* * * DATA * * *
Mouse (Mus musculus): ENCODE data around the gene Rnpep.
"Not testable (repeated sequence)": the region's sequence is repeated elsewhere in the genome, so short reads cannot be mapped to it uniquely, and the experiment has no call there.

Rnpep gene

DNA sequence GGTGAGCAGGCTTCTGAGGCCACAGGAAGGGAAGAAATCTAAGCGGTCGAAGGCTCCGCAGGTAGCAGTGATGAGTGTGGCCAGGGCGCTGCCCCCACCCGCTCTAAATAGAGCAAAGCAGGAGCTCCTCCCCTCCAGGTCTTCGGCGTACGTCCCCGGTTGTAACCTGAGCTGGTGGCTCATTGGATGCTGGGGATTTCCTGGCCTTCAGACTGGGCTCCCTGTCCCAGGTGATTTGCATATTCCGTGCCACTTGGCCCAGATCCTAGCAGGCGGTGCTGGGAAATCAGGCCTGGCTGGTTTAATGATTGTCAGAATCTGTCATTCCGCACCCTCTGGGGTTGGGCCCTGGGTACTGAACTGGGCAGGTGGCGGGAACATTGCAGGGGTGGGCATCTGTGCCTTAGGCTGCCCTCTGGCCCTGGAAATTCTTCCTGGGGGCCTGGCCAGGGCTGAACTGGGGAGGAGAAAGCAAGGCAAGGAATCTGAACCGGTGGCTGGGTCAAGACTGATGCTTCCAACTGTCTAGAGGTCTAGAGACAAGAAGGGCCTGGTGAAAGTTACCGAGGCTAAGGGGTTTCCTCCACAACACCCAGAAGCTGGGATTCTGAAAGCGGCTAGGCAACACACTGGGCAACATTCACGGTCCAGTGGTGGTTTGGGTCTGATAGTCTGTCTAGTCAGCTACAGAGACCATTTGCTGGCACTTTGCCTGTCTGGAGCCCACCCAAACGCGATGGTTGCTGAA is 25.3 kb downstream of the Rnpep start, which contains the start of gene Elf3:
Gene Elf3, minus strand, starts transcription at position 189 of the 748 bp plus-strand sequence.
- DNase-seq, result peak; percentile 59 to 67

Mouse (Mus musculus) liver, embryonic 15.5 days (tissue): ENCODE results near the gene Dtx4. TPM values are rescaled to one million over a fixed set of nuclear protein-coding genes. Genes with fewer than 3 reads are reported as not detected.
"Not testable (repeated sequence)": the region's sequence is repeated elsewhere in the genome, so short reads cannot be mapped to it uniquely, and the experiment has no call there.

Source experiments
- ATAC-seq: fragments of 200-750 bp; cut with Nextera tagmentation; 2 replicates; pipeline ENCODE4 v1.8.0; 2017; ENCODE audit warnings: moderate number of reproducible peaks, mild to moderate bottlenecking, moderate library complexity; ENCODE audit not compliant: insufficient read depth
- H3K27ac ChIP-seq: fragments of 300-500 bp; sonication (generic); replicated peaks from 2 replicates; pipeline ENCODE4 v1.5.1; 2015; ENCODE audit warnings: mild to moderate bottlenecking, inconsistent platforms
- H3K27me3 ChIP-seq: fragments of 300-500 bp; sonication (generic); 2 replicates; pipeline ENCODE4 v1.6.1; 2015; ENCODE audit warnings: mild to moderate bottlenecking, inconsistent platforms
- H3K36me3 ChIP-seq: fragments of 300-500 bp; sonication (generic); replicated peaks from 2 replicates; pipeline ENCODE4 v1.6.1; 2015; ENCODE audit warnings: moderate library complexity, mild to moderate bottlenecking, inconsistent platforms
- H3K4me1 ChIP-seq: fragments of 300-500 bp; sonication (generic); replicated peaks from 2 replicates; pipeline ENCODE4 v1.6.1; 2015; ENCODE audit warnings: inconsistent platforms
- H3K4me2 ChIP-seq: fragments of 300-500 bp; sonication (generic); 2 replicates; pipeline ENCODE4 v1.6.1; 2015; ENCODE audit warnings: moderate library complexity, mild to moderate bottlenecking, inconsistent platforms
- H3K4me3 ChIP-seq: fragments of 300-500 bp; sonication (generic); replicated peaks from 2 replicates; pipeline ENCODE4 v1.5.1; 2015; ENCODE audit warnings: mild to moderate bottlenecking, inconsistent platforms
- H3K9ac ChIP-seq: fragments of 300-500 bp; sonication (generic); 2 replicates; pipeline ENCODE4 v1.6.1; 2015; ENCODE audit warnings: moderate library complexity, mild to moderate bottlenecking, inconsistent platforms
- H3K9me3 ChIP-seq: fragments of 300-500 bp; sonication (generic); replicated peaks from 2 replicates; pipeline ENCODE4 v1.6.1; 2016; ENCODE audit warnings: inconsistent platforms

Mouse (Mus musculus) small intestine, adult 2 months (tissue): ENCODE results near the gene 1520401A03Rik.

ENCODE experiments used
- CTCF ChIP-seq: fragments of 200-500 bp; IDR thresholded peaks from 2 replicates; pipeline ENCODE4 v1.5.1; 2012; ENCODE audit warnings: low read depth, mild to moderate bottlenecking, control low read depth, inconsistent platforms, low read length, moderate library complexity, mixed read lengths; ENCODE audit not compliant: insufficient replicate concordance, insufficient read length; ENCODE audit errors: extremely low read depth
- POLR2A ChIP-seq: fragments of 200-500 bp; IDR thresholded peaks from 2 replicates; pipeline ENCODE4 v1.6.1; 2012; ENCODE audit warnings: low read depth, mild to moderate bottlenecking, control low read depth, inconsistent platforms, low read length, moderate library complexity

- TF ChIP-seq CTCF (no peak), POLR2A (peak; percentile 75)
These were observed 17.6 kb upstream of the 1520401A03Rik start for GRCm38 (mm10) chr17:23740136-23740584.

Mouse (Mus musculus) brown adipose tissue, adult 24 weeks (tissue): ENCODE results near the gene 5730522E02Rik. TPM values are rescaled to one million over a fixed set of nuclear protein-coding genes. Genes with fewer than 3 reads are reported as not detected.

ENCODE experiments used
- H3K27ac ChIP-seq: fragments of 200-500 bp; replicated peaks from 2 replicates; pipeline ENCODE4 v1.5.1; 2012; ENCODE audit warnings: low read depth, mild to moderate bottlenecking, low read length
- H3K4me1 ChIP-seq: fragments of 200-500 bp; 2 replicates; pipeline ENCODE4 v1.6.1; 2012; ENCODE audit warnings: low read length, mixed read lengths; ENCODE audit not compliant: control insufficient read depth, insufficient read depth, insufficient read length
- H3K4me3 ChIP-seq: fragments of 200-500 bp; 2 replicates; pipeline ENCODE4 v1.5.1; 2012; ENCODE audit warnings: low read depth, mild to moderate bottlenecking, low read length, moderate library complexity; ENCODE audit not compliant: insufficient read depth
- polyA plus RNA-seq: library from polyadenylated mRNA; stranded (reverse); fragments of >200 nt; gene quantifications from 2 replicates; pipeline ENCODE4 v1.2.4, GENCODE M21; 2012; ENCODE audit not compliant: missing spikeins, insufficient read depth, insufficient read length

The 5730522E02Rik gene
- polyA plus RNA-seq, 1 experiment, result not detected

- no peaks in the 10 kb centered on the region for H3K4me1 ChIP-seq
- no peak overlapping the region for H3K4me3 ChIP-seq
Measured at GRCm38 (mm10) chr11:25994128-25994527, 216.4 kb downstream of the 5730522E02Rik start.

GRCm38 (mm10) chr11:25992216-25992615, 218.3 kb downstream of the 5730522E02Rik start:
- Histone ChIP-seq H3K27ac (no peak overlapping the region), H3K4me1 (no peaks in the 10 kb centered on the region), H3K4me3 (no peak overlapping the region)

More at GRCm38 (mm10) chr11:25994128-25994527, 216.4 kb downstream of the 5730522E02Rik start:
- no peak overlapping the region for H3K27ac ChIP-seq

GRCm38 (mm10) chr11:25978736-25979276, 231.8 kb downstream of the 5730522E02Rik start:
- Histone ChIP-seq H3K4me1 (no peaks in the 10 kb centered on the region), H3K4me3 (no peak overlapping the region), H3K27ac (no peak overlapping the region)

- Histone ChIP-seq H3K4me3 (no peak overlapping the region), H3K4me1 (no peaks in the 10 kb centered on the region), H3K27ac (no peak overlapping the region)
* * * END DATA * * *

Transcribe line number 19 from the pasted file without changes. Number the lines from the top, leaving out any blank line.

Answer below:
Mouse (Mus musculus) small intestine, adult 2 months (tissue): ENCODE results near the gene 1520401A03Rik.